Some feel this vision to be quixotic. Feminists could argue that the word “quioxotic” proves their point. The word employs many oppressed letters and society giving a dismissive meaning to that noble word is both insensitive and, ultimately, corrosive to Social Justice.

Until the letter Q can be used on a daily basis without requiring the accompaniment of a vowel, language, and civilization itself, will continue to be ruled by Patriarchal control.

Eleanor Robertson concludes her article with a warning to the wise. “Far from being some bizarre esoteric theory, intersectionality is alive and kicking all around us, and not just in exclusive ivory tower gender studies clubs. Call me a conspiracy theorist, but there must be some reason pop feminism puts so much effort into repressing a concept that has huge theoretical explanatory power and enormous utility as an organising strategy.”

Intersectionality is gaining ground and the only choice is whether you are on the bus or off the bus. Let’s face it, language has been around for a very long time and the moment has arrived to try something new. Where men have dominated the formation, use, and privileging of some words over others, the elevation of some letters over their companions, and allowed oppressive conjugations, feminists ask us to take a bold but simple step to the side.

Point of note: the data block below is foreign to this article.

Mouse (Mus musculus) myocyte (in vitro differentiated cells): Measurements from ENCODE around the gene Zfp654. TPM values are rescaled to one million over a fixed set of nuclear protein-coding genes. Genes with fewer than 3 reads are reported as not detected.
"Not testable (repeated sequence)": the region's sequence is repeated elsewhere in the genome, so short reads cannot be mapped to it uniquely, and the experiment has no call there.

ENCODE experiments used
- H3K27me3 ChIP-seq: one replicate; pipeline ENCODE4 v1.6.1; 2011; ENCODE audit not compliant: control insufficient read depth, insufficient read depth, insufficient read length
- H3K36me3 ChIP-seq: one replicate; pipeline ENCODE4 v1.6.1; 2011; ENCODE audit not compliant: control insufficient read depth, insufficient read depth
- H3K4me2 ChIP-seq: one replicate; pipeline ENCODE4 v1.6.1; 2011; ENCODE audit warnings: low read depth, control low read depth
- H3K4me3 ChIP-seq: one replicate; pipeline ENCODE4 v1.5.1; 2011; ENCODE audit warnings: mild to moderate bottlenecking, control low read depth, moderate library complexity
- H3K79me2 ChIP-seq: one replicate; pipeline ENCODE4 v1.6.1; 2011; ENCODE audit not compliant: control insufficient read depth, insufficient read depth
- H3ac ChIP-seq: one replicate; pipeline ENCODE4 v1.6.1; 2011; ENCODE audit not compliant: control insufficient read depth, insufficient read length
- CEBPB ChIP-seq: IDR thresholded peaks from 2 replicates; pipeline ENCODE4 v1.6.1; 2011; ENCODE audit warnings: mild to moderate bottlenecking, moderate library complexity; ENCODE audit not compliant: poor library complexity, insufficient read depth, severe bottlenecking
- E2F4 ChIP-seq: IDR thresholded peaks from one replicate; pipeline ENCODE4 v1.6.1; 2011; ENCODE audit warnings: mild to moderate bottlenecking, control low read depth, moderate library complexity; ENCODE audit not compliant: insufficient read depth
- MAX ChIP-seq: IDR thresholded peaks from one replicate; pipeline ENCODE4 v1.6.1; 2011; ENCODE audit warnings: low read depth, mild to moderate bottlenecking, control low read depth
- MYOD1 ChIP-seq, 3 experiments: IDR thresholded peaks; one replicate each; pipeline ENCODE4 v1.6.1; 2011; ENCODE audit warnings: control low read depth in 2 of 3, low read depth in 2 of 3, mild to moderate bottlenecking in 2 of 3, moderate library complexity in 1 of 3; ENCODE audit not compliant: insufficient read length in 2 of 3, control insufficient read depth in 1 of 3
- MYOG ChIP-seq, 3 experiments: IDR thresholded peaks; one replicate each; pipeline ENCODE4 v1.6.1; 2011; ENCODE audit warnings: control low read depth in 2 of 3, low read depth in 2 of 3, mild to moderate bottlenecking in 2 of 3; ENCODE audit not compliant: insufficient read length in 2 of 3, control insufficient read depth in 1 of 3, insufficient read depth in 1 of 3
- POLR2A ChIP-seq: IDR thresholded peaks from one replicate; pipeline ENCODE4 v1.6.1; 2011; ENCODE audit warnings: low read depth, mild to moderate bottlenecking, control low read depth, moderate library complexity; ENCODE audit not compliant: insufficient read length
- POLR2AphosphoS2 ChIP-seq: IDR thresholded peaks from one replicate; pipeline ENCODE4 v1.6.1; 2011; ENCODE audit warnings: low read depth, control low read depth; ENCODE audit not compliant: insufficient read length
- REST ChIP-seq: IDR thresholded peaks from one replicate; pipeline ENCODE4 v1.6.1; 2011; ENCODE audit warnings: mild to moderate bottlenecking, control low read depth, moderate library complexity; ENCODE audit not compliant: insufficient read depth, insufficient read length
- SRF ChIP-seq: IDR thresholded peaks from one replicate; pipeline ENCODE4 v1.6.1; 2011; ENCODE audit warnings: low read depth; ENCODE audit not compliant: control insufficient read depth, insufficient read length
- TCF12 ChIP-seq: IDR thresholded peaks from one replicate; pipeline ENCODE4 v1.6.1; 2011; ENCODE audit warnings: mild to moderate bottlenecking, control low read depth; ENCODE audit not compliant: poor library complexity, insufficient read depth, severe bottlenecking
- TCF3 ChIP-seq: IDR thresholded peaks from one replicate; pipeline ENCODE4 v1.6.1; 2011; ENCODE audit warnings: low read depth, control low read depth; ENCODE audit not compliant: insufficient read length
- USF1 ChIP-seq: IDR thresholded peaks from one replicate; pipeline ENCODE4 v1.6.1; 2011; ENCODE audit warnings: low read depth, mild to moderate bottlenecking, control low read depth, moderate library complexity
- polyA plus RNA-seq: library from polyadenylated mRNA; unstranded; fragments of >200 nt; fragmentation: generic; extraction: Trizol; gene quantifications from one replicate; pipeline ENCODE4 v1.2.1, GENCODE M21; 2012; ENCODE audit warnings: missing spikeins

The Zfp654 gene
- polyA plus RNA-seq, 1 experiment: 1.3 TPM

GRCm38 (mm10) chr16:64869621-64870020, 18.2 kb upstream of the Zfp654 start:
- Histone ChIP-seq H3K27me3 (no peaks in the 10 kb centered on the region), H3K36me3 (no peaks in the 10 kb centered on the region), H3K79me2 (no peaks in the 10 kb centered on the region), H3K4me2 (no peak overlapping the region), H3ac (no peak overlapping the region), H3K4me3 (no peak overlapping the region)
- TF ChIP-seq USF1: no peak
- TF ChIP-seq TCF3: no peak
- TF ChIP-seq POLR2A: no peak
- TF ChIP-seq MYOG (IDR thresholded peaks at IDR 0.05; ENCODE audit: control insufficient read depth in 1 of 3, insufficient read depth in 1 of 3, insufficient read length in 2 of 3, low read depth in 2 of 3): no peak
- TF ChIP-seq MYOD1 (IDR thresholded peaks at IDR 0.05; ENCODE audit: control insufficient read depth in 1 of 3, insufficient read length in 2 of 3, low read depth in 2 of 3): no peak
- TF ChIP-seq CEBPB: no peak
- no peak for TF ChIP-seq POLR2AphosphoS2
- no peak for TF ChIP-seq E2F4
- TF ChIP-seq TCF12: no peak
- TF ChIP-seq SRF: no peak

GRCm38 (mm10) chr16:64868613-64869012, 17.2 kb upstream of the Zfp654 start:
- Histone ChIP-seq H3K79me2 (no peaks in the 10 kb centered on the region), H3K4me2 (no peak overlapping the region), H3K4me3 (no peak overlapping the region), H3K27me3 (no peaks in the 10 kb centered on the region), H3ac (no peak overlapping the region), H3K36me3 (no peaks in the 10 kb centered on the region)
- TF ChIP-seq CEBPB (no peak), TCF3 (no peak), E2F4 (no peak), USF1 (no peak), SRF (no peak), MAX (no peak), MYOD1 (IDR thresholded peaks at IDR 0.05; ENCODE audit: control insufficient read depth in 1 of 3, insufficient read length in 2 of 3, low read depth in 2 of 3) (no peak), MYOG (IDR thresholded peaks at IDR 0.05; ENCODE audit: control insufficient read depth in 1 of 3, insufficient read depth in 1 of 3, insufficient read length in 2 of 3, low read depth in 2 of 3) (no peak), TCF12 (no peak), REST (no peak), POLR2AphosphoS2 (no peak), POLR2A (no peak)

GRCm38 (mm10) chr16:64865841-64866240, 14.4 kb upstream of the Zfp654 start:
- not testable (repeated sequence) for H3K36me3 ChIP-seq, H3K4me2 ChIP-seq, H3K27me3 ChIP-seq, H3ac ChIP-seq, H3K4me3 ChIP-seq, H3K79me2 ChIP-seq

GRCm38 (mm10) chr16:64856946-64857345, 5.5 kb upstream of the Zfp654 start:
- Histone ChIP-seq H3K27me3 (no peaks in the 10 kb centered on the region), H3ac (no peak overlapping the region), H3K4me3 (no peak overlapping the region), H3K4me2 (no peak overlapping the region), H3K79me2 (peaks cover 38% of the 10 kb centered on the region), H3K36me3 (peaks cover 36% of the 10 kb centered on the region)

Binary thinking about sense and nonsense, right and wrong, meaning and gibberish, has forced linear limits on the accomplishments of large portions of the population. Feminists are determined to give those marginalized segments a voice and they aren’t about to let the dictionary stop them.

I think Reggie Watts summarized the issue best when he said

It’s not so much as so little as to do with what everything is. But it is within our self-interest to understand the topography of our lives unto ourselves. The future states that there is no time other than the collapsation of that sensation of the mirror of the memories in which we are living. Common knowledge, but important nonetheless.

As we face fear in these times – and fear is all around us – we also have anti-fear. It’s hard to imagine, or measure. The background radiation is simply too static to be able to be seen under the normal spectral analysis.

feature image by William Hoiles

Victim Nation

I’m a little bit late reposting this as I was on vacation in a place with poor internet but will follow up shortly with this week’s new instalment. Two for the price of one. Almost.

Victim concept.